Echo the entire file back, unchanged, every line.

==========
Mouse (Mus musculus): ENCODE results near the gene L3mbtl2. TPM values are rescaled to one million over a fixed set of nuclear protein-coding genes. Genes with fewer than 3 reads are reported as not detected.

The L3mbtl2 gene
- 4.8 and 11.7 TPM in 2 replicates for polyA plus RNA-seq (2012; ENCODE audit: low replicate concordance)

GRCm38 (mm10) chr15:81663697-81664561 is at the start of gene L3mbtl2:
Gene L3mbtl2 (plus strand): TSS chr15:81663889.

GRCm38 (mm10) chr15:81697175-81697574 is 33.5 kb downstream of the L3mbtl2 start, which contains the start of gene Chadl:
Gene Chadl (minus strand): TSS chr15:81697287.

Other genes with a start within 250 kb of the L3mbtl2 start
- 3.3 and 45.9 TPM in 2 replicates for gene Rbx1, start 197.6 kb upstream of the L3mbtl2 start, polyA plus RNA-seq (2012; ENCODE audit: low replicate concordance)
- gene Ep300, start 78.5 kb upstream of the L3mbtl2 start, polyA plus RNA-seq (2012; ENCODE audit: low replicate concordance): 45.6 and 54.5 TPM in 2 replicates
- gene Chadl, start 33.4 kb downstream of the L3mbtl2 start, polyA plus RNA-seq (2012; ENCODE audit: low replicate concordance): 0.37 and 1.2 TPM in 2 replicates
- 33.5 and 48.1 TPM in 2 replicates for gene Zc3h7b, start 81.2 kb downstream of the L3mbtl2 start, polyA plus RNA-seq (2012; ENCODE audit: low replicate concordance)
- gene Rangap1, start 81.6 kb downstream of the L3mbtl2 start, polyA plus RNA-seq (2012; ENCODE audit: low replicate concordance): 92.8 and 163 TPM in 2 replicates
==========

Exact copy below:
Mouse (Mus musculus): ENCODE results near the gene L3mbtl2. TPM values are rescaled to one million over a fixed set of nuclear protein-coding genes. Genes with fewer than 3 reads are reported as not detected.

The L3mbtl2 gene
- 4.8 and 11.7 TPM in 2 replicates for polyA plus RNA-seq (2012; ENCODE audit: low replicate concordance)

GRCm38 (mm10) chr15:81663697-81664561 is at the start of gene L3mbtl2:
Gene L3mbtl2 (plus strand): TSS chr15:81663889.

GRCm38 (mm10) chr15:81697175-81697574 is 33.5 kb downstream of the L3mbtl2 start, which contains the start of gene Chadl:
Gene Chadl (minus strand): TSS chr15:81697287.

Other genes with a start within 250 kb of the L3mbtl2 start
- 3.3 and 45.9 TPM in 2 replicates for gene Rbx1, start 197.6 kb upstream of the L3mbtl2 start, polyA plus RNA-seq (2012; ENCODE audit: low replicate concordance)
- gene Ep300, start 78.5 kb upstream of the L3mbtl2 start, polyA plus RNA-seq (2012; ENCODE audit: low replicate concordance): 45.6 and 54.5 TPM in 2 replicates
- gene Chadl, start 33.4 kb downstream of the L3mbtl2 start, polyA plus RNA-seq (2012; ENCODE audit: low replicate concordance): 0.37 and 1.2 TPM in 2 replicates
- 33.5 and 48.1 TPM in 2 replicates for gene Zc3h7b, start 81.2 kb downstream of the L3mbtl2 start, polyA plus RNA-seq (2012; ENCODE audit: low replicate concordance)
- gene Rangap1, start 81.6 kb downstream of the L3mbtl2 start, polyA plus RNA-seq (2012; ENCODE audit: low replicate concordance): 92.8 and 163 TPM in 2 replicates